Don't Let Seoul's Mayor Buckle to Homophobia and Transphobia


Seoul's Mayor Won-soon Park is one of 26 finalists to be soon considered for the 2014 World Mayor Prize organized annually by the City Mayors Foundation.

This prestigious honor is bestowed upon a mayor who has exemplified the foundation's Code of Ethics, including a commitment to not discriminate against LGBT individuals or groups.

But it has become increasingly apparent the mayor of one of the world's largest cities no longer seems to qualify for this international recognition.

As mayor, Mr. Park halted the enactment of Seoul's Charter of Human Rights for the city's upcoming observance of Human Rights Day. Why? The Charter included a provision stating support for non-discrimination on the basis of sexual orientation and gender identity.

The Charter was drafted and voted on by a committee of 134 citizens and 30 human rights experts. Yet Seoul's mayor objected to the inclusive provision and went on to condemn LGBT people as a result of pressure from an anti-LGBT coalition of Korean churches.

As an overseas Korean, it's difficult to watch a once progressive leader denounce the very principles he previously stood for.

For more than 30 years, Mr. Park dedicated his life to democracy, human rights law and progressive grassroots activism. He was one of the founders of People's Solidarity for Participatory Democracy (참여연대), a prominent South Korean organization that tackles government corruption, promotes human rights and champions citizen involvement in government.

Mr. Park was also appointed to the Truth and Reconciliation Commission, a South Korean government body designed to investigate and reveal the country's human rights violations.

In a 2013 interview with global affairs magazine Monocle, Mr. Park said, "As an activist, I used to feel that bureaucracy had been corrupted by a culture of non-transparency. I think transparency and accountability are the most important agenda in our society and in our times."

But Mr. Park has allowed the discriminatory views of the majority to dictate Seoul's municipal affairs.

In October on a visit to San Francisco, Mr. Park publicly expressed his desire to make South Korea the first Asian country to legalize same-sex marriage. Yet his support quickly fizzled out when a group of South Korean churches attacked his stance.

Now, the mayor has allowed the very same majority to obstruct the adoption of an inclusive Human Rights Charter for one of the world's largest cities. The same group of anti-LGBT churches were allowed to violently protest at a hearing for the LGBT- inclusive Charter.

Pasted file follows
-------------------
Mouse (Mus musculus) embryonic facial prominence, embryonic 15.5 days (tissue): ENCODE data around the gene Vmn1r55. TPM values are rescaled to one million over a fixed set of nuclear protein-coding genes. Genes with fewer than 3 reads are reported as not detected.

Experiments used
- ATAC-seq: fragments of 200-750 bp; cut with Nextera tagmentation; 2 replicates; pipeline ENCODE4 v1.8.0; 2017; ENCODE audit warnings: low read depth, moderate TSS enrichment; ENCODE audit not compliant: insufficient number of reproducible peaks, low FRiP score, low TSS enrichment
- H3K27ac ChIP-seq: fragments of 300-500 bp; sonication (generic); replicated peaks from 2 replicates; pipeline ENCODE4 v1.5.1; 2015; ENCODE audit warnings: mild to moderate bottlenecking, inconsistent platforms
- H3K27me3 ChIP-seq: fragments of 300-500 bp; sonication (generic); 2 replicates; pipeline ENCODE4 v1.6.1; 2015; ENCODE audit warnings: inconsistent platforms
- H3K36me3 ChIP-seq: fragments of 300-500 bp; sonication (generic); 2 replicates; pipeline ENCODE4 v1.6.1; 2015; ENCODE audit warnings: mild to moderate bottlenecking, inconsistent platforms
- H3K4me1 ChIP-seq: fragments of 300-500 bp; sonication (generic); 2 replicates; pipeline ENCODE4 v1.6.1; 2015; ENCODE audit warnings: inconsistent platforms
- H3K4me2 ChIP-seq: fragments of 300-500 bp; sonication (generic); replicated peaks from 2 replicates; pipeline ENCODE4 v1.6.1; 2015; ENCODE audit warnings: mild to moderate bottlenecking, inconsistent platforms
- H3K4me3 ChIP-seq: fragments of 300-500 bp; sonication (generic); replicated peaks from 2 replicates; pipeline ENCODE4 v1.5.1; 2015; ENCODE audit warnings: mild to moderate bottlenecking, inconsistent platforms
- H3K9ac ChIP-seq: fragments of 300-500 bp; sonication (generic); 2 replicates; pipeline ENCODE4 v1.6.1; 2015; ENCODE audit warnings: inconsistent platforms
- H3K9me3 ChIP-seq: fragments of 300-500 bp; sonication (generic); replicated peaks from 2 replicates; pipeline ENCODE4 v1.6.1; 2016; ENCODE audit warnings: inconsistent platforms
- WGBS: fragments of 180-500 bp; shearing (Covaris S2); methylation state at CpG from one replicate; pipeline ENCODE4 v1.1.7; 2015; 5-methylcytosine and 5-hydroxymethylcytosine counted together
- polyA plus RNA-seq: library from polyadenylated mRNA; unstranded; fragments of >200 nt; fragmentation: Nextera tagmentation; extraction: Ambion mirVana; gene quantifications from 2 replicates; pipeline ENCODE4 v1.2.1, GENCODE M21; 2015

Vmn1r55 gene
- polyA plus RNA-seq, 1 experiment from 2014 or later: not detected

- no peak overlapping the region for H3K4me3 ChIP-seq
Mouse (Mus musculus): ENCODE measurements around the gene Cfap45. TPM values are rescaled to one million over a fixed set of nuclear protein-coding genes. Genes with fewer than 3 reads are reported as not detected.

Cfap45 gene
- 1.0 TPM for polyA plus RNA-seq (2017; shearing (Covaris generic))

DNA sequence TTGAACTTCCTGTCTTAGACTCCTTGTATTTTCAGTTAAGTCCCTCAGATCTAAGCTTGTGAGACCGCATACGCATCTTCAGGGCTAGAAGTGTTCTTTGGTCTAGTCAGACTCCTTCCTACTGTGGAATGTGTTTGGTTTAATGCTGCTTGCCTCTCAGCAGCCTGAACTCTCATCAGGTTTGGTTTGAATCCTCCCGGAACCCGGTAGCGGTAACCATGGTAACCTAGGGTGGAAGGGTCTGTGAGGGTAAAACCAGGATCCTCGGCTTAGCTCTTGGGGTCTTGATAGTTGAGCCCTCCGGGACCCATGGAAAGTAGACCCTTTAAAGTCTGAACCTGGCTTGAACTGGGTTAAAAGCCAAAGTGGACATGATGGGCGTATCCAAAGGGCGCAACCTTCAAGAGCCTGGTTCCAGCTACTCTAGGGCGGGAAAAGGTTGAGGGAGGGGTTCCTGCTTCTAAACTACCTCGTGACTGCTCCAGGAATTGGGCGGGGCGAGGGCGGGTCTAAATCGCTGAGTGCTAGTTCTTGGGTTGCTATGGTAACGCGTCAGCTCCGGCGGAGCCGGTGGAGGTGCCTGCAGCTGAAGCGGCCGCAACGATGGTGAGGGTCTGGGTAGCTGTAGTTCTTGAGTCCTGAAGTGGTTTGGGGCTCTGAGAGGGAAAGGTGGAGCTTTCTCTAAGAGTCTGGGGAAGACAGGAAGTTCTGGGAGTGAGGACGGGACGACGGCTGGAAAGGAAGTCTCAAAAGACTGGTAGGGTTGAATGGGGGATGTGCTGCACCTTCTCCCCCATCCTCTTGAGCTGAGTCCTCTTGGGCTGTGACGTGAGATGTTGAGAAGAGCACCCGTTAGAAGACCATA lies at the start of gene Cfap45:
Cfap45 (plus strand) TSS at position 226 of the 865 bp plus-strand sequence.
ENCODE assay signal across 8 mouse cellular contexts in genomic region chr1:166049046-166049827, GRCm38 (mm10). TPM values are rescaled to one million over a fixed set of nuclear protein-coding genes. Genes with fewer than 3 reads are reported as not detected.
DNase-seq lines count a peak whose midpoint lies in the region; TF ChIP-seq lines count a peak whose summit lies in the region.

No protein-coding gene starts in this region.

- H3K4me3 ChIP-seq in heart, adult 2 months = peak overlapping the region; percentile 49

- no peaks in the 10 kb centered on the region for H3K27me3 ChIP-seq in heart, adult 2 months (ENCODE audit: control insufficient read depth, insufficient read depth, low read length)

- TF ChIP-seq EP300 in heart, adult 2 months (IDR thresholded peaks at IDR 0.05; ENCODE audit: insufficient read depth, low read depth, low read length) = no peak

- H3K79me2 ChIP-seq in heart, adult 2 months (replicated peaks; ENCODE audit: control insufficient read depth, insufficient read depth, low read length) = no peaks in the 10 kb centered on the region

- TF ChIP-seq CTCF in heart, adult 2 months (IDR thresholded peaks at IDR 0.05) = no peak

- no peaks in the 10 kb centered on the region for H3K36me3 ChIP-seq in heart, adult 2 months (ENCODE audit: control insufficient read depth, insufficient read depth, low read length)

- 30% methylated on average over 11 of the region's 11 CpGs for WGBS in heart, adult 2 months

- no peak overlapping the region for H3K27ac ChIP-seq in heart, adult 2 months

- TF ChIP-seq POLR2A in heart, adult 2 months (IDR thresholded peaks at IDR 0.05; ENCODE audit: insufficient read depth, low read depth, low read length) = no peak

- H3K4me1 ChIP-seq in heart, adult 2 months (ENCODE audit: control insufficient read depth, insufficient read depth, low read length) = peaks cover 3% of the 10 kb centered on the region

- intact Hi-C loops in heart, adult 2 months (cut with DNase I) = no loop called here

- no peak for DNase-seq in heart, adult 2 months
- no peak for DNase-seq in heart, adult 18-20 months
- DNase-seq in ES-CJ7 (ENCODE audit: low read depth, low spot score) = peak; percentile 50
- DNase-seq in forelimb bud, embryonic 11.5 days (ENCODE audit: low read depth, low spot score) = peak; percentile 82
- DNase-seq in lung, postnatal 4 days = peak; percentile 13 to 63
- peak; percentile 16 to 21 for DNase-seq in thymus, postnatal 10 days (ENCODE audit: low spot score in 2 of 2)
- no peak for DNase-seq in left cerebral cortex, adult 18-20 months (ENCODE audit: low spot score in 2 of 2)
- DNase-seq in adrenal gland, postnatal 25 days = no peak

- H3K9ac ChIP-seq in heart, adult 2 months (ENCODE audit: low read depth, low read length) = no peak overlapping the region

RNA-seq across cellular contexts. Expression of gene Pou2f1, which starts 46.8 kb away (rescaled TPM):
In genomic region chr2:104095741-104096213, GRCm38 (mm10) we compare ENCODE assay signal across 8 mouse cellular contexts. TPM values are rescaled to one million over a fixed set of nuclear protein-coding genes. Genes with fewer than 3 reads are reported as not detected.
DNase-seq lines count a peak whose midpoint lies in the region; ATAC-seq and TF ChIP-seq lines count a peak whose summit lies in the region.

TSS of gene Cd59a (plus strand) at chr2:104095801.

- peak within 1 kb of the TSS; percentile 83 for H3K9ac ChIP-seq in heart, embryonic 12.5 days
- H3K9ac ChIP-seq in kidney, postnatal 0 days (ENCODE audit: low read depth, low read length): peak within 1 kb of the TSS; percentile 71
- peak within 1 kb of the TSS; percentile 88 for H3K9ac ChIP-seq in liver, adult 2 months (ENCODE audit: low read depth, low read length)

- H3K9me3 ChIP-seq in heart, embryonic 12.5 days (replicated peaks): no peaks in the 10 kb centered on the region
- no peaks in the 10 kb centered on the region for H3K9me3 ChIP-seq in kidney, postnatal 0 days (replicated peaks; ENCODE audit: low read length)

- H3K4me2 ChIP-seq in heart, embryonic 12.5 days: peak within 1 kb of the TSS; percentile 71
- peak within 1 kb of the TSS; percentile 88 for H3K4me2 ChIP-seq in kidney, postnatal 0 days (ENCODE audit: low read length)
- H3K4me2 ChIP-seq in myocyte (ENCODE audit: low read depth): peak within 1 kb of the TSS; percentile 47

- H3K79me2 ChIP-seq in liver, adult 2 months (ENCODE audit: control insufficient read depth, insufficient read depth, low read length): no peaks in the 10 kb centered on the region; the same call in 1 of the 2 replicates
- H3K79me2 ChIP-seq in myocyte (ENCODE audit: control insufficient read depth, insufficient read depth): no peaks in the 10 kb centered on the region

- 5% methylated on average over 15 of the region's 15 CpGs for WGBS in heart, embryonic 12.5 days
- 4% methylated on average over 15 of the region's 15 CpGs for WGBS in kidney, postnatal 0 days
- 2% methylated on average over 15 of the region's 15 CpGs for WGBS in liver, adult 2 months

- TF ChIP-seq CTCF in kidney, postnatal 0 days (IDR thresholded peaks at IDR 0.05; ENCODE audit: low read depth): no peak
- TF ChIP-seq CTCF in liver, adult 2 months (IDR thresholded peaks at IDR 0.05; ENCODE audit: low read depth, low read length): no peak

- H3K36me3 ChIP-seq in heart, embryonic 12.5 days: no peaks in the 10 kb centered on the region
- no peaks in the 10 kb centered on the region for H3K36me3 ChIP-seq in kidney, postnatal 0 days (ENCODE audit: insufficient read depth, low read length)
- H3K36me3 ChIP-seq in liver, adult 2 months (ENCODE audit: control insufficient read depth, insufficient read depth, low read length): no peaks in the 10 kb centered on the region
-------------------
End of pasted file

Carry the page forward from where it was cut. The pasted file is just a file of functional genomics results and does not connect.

The recent actions by Mayor Park and his administration go against what South Korea has already come out in support of on the international stage.

In September, South Korea joined a majority of member states at the United Nations (UN) Human Rights Council that voted in favor of and adopted a resolution against anti-LGBT violence and discrimination. The resolution made the inherent connections between human rights, sexual orientation and gender identity.

UN Secretary-General and former South Korean Foreign Minister, Ban Ki-moon has been an outspoken champion for LGBT rights. During his time at the UN, he has made it clear that LGBT rights are human rights.

In 2012, the Secretary-General stated to the UN Human Rights Council in a video:

"Some say that sexual orientation and gender identity is a sensitive subject. I understand. Like many of my generation, I did not grow up talking about these issues. But I learned to speak out because lives are at stake. And because it is our duty under the United Nations Charter and the Universal Declaration of Human Rights to protect the rights of everyone everywhere."

Since coming into office, Mr. Park and his administration have pursued an agenda of improving social welfare, job creation and community development. Ask any of the LGBT organizations in South Korea and they will tell you: LGBT people are at significant risk for discrimination and violence. By excluding sexual orientation and gender identity from Seoul's Charter of Human Rights, the municipal government will only widen the very gaps it seeks to bridge.

The mayor doesn't have to go far to hear from the community. LGBT activists are camped out at Seoul's City Hall calling on him to meet with them.

I hope these LGBT activists remind Mayor Won-soon Park of his own roots in activism and why he was elected Seoul's mayor. Otherwise Mr. Park will have lost much more than winning an international award. He will have lost his life-long pursuit of a more free and just society for all.

Send a message urging Seoul's Mayor Won-Soon Park to only put forth an LGBT-inclusive Charter of Human Rights and observe his duty to protect LGBT people from violence and discrimination. Email Mr. Park at or send a tweet to @wonsoonpark.